04.18.2016 2

Why restructuring Puerto Rico’s $72 billion debt is NOT a bailout


By Robert Romano

Puerto Rico is bankrupt.

It has no money to meet its obligations, and in early April, Governor Alejandro Garcia Padilla signed legislation that would place a moratorium on payments on Puerto Rico’s unsustainable $72 billion debt.

And unless that debt is restructured in an orderly manner — and soon — it is highly conceivable that U.S. taxpayers will wind up footing the bill and bailing out bondholders who bet poorly on Puerto Rican debt.

That is why Americans for Limited Government urging Congress to require Puerto Rico to explicitly restructure its $72 billion debt if there are no funds to pay debts.

Legislation now under consideration in the House Natural Resources Committee sponsored by U.S. Rep. Sean Duffy (R-Wis.) could begin that process by “imposing a tested mechanism for getting the territory’s finances under control and by creating a controlled environment for restructuring Puerto Rico’s unsustainable $72 billion of debt that will keep taxpayers off the hook,” said Americans for Limited Government President Rick Manning in a statement issued on April 15.

Manning compared the financial control board created by the House legislation to a similar board that oversaw Washington, D.C. finances when the nation’s capital was in financial dire straits in the 1990s.

“There is a successful history of Congress imposing financial controls in the past with the most recent example being the successful effort in the District of Columbia to pull the nation’s capital back from the brink of insolvency,” Manning said, adding, “Protecting taxpayers is job one of this legislation.”

The control board that would oversee Puerto Rico’s finances will be granted broad authority to restructure the territory’s debts, secure and unsecured. That is good, but it should be bolstered with explicit taxpayer protections so that restructuring will be mandatory when there are no other funds to pay debts.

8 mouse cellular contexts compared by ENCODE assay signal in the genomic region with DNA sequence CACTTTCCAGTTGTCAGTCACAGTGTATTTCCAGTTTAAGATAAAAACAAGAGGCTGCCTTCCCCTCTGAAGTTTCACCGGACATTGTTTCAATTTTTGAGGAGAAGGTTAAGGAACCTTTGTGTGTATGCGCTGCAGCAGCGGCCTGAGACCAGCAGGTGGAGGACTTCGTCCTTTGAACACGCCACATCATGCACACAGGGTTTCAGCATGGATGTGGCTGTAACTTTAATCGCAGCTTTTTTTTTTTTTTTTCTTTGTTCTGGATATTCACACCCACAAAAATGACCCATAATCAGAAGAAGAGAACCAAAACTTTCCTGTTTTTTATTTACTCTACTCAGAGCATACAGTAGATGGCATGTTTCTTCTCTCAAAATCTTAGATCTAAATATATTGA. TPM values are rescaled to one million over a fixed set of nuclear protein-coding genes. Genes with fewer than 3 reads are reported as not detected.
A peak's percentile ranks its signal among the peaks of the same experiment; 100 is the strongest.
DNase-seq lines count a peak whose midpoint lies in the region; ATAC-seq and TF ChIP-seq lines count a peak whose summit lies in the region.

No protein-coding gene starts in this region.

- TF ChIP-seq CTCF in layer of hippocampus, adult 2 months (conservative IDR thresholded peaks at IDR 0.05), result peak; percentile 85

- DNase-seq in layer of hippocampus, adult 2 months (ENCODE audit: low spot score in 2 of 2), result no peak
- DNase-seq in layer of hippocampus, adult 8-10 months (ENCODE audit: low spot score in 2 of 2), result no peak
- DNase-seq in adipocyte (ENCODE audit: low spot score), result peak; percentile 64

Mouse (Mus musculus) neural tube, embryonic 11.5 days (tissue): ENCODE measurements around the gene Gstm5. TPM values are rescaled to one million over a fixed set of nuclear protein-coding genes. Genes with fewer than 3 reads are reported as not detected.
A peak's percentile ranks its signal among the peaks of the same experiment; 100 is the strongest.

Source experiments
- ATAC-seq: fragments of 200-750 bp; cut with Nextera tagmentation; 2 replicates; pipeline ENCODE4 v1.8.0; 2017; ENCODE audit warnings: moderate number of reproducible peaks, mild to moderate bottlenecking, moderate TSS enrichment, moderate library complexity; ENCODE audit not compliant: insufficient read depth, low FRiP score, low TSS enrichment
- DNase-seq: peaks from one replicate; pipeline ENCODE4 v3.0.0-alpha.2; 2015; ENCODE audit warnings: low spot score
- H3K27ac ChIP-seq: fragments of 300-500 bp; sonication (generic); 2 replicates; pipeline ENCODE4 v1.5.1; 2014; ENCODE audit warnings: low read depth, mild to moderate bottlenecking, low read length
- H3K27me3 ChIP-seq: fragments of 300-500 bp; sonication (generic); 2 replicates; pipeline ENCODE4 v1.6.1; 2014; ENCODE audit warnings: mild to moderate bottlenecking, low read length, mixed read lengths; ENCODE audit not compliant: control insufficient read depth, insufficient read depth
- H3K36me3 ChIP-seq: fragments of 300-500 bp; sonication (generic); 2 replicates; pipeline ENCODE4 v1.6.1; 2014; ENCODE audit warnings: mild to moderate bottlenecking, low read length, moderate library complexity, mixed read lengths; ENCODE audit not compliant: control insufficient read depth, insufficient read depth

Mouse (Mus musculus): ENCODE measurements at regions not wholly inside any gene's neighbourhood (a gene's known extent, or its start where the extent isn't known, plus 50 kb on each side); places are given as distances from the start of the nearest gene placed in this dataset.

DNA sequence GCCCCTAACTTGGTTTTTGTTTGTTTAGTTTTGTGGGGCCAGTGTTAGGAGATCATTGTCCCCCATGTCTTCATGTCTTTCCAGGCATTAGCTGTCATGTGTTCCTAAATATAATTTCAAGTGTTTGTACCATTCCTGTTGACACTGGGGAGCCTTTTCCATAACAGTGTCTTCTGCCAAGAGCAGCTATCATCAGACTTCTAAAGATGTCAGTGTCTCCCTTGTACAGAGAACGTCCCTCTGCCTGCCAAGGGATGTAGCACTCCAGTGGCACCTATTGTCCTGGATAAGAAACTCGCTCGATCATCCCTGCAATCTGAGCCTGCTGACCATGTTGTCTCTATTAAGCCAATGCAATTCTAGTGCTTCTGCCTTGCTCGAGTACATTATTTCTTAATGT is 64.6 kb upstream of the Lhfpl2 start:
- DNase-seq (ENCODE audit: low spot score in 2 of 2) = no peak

Also, unsecured creditors — who took a risk with higher yields — must not be allowed to cut in line when it comes to getting repaid. Right now, the control board has broad discretion with how to discharge Puerto Rico’s debts.

While having the power to restructure is absolutely necessary, Congress has the opportunity to set forth the rules of the road to say in which order creditors will be paid. That will ensure that bondholders are treated equitably and consistently. The board should not have the power to pick winners.

It is true that some creditors may be more willing to take a haircut than others — and the board should have the ability to make those voluntary arrangements a part of negotiations with creditors — Congress needs to lay out what happens if and when no deal can be reached.

That certainty will give negotiators leverage while resolving Puerto Rico’s obligations, while also guaranteeing orderly resolution if no arrangement can be reached ahead of time.

Requiring mandatory restructuring in this way will also discourage states with big debts like Illinois and California from asking Congress to bail out its own municipal bond holders, chiefly by leaving default as a powerful disincentive from being fiscally irresponsible.

If creditors believe that they could lose their money, they have more leverage with governments and elected officials to ensure that they are capable stewards of tax dollars. This will keep municipal bond markets honest because the threat of failure will remain real.

The alternatives of implicit or explicit guarantees are a recipe for more profligacy and would put taxpayers at obvious risk.

In the European debt crisis, the battle was between bondholders who enabled socialist governments like Greece and taxpayers who were being asked to bail them out.

By providing for restructuring Puerto Rico’s debt up front, Congress is avoiding those pitfalls. The Duffy bill is a good start. Now it needs some explicit taxpayer protections to make that restructuring mandatory if there are no funds to pay debts, and ordering for who gets paid in what order if no agreements can be reached.

As Manning concluded, “If taxpayers are protected and creditors get a real haircut when there are no funds to pay the debts, then by definition it is not a bailout.”

Robert Romano is the senior editor of Americans for Limited Government.

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